Franc Johnson Newcomb’s
documentation of Navajo art and culture—writing,
lecturing, reproduction of ritual sandpaintings,
and her collection of Navajo photographs, have
made a significant impact on Southwestern studies.
Her work, abetted by her friendship with Navajo
leader Hosteen Klah, has been instrumental to
the preservation of Navajo culture.
Newcomb’s career was shaped and etched
by her experiences living on the Navajo Reservation,
but her accomplishments remain relatively marginalized.
As a result of her relationship
with the Navajo people, and a reputation as a
woman with medicine, she received the Navajo name
“Atsay Ashon” (medicine woman).
Her collection of photographs and sandpaintings
were gifted to the "Dine", the Navajo
People, and are held at the Navajo Community college
in Tsaile, Arizona, under the direction of Harry
Walters, who was instrumental in bringing this
collection to the college.
Newcomb's introduction to fieldwork as an ethnographer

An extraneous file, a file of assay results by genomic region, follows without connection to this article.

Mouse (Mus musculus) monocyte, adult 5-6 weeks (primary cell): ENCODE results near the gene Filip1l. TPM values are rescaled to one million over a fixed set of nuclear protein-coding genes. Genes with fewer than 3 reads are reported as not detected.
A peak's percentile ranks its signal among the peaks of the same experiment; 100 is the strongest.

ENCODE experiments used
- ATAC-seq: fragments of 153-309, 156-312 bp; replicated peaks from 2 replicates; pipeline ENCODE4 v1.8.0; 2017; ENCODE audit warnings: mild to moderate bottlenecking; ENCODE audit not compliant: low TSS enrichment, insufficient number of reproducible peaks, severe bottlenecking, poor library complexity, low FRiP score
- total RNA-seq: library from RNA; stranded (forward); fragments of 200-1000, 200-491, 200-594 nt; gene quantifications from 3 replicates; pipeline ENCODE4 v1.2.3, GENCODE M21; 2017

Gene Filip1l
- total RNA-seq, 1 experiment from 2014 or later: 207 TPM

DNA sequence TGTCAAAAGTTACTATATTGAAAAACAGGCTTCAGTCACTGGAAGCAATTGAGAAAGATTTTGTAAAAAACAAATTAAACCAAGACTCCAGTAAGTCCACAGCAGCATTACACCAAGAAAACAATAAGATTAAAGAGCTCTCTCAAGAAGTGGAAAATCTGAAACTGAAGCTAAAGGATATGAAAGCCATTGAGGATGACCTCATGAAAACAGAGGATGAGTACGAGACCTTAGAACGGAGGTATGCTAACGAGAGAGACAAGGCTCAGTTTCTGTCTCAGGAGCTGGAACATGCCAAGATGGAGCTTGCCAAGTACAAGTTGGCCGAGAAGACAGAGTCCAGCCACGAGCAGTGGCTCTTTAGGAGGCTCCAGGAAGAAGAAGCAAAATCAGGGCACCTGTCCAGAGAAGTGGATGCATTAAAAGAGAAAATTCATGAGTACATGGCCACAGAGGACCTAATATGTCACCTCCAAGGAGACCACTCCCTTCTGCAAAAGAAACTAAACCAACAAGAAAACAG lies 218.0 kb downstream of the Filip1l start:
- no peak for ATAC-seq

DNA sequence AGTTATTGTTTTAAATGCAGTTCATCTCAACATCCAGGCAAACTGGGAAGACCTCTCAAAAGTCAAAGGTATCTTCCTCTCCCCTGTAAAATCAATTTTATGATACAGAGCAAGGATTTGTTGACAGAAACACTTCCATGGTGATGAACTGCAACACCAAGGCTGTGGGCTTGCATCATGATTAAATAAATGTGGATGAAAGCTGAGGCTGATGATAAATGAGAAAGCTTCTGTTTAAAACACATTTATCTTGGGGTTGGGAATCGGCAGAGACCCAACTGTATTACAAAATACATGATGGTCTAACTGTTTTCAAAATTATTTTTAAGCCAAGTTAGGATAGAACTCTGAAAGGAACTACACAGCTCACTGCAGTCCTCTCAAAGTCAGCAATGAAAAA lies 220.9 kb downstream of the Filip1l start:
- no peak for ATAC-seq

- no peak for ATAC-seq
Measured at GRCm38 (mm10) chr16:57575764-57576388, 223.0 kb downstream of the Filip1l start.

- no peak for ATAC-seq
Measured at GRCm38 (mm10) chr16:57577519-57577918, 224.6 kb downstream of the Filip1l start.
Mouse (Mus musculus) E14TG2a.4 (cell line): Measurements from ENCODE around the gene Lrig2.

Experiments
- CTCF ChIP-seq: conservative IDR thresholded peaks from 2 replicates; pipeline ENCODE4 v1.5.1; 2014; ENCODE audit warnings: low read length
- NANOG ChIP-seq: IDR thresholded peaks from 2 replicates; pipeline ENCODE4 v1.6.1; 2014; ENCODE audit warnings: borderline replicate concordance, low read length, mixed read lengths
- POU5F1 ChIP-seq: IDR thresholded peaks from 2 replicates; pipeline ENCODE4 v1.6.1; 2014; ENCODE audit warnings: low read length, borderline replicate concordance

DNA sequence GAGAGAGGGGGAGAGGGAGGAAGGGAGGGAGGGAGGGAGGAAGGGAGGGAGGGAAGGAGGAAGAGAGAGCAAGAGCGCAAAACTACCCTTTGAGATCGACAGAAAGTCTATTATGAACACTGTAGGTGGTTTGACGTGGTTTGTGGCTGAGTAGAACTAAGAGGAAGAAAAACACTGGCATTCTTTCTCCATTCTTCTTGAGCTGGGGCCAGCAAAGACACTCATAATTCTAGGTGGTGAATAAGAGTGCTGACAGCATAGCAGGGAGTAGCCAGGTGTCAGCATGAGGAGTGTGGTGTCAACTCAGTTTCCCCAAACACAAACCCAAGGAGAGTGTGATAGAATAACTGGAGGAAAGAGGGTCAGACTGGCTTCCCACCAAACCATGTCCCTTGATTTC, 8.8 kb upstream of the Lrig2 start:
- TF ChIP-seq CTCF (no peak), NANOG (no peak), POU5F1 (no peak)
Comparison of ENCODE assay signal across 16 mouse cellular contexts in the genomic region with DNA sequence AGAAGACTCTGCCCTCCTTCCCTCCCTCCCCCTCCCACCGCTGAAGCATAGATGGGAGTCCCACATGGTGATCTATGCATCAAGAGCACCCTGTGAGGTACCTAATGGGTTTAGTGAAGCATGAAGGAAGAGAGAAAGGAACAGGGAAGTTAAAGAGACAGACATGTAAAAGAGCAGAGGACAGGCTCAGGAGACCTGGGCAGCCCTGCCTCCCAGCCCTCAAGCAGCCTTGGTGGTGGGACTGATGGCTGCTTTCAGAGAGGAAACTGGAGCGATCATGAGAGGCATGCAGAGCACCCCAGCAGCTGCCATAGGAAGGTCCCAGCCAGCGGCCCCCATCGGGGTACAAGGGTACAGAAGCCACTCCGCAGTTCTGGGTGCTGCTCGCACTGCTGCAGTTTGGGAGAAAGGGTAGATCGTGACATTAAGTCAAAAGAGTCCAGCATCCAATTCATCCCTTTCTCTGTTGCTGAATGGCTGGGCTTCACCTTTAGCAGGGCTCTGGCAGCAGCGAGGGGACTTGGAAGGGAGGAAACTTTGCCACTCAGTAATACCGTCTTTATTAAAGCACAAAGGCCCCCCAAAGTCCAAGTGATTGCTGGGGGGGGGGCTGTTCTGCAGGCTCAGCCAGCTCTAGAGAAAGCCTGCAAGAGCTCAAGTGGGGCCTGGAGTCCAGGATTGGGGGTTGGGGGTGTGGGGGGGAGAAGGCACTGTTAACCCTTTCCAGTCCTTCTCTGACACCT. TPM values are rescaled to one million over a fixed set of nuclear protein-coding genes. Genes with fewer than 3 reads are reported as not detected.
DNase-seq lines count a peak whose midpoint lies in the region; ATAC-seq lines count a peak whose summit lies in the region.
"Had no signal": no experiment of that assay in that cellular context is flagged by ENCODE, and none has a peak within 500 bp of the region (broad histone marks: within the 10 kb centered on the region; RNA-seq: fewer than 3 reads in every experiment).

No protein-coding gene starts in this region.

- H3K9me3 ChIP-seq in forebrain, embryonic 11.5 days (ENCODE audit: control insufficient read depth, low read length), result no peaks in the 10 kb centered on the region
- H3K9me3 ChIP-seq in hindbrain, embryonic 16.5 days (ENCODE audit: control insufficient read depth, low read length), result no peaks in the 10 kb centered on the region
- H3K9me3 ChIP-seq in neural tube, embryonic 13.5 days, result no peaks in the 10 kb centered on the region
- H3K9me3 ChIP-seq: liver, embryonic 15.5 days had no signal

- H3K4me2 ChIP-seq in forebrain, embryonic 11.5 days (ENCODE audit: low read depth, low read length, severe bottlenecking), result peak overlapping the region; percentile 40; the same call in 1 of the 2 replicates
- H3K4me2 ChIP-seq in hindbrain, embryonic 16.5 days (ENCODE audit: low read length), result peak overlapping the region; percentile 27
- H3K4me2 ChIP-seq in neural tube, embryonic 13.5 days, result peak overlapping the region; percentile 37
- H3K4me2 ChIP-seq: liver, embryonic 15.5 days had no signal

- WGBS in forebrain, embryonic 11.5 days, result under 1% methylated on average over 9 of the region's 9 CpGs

and artist developed through her closeness to
the surrounding Navajo community but particularly
due to her friendship with Hosteen Klah (1867-1937),
was considered a great man of his tribe. This
association opened up a world of serious scholarship
that Newcomb accepted with great enthusiasm. The
progressive Klah was the first to welcome A.J.
and later Franc Newcomb, as he helped them understand
and become integrated into Navajo society. He
was one of the most renowned and respected singers,
proficient in several ceremonies including Nightway,
Chiricahua Windway, Hailway, and portions of others.
These images are provided courtesy of The Morton
H. Sachs Collection of Franc Newcomb Sand Paintings
Courtesey of Patricia Fogelman Lange